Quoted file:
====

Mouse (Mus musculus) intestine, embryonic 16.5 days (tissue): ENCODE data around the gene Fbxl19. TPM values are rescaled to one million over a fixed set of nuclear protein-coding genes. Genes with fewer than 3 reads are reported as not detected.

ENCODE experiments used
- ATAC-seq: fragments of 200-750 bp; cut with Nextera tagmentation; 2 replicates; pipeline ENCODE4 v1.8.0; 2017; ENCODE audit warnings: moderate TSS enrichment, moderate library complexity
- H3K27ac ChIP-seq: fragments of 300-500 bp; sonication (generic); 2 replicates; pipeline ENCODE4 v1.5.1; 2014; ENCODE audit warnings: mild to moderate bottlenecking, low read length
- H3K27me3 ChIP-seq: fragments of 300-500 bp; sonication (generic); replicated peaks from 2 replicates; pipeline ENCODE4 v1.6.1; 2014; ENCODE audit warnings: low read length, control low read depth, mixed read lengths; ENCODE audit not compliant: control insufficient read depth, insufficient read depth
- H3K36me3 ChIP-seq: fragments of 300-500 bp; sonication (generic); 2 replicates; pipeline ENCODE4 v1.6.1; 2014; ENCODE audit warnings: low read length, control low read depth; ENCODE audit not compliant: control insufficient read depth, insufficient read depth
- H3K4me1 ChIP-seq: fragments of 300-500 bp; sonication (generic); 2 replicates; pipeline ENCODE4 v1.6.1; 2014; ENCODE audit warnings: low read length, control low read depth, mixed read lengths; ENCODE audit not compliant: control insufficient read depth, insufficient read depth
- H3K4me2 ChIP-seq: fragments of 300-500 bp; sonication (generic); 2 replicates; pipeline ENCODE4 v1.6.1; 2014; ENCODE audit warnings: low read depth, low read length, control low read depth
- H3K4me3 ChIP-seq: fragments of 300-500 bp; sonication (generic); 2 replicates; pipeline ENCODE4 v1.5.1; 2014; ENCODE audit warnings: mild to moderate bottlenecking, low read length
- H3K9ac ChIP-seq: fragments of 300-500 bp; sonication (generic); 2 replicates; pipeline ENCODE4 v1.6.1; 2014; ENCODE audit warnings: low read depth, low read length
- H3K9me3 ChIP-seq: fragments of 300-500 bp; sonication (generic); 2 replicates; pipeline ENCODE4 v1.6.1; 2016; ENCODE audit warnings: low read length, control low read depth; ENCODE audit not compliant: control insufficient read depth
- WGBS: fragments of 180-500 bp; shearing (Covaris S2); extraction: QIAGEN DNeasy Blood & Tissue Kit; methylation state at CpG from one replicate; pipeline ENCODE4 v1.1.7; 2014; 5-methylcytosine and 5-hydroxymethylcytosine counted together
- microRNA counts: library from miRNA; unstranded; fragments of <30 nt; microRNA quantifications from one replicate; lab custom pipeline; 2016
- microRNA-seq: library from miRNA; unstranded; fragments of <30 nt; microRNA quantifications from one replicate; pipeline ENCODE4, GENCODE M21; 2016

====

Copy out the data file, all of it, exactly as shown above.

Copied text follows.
Mouse (Mus musculus) intestine, embryonic 16.5 days (tissue): ENCODE data around the gene Fbxl19. TPM values are rescaled to one million over a fixed set of nuclear protein-coding genes. Genes with fewer than 3 reads are reported as not detected.

ENCODE experiments used
- ATAC-seq: fragments of 200-750 bp; cut with Nextera tagmentation; 2 replicates; pipeline ENCODE4 v1.8.0; 2017; ENCODE audit warnings: moderate TSS enrichment, moderate library complexity
- H3K27ac ChIP-seq: fragments of 300-500 bp; sonication (generic); 2 replicates; pipeline ENCODE4 v1.5.1; 2014; ENCODE audit warnings: mild to moderate bottlenecking, low read length
- H3K27me3 ChIP-seq: fragments of 300-500 bp; sonication (generic); replicated peaks from 2 replicates; pipeline ENCODE4 v1.6.1; 2014; ENCODE audit warnings: low read length, control low read depth, mixed read lengths; ENCODE audit not compliant: control insufficient read depth, insufficient read depth
- H3K36me3 ChIP-seq: fragments of 300-500 bp; sonication (generic); 2 replicates; pipeline ENCODE4 v1.6.1; 2014; ENCODE audit warnings: low read length, control low read depth; ENCODE audit not compliant: control insufficient read depth, insufficient read depth
- H3K4me1 ChIP-seq: fragments of 300-500 bp; sonication (generic); 2 replicates; pipeline ENCODE4 v1.6.1; 2014; ENCODE audit warnings: low read length, control low read depth, mixed read lengths; ENCODE audit not compliant: control insufficient read depth, insufficient read depth
- H3K4me2 ChIP-seq: fragments of 300-500 bp; sonication (generic); 2 replicates; pipeline ENCODE4 v1.6.1; 2014; ENCODE audit warnings: low read depth, low read length, control low read depth
- H3K4me3 ChIP-seq: fragments of 300-500 bp; sonication (generic); 2 replicates; pipeline ENCODE4 v1.5.1; 2014; ENCODE audit warnings: mild to moderate bottlenecking, low read length
- H3K9ac ChIP-seq: fragments of 300-500 bp; sonication (generic); 2 replicates; pipeline ENCODE4 v1.6.1; 2014; ENCODE audit warnings: low read depth, low read length
- H3K9me3 ChIP-seq: fragments of 300-500 bp; sonication (generic); 2 replicates; pipeline ENCODE4 v1.6.1; 2016; ENCODE audit warnings: low read length, control low read depth; ENCODE audit not compliant: control insufficient read depth
- WGBS: fragments of 180-500 bp; shearing (Covaris S2); extraction: QIAGEN DNeasy Blood & Tissue Kit; methylation state at CpG from one replicate; pipeline ENCODE4 v1.1.7; 2014; 5-methylcytosine and 5-hydroxymethylcytosine counted together
- microRNA counts: library from miRNA; unstranded; fragments of <30 nt; microRNA quantifications from one replicate; lab custom pipeline; 2016
- microRNA-seq: library from miRNA; unstranded; fragments of <30 nt; microRNA quantifications from one replicate; pipeline ENCODE4, GENCODE M21; 2016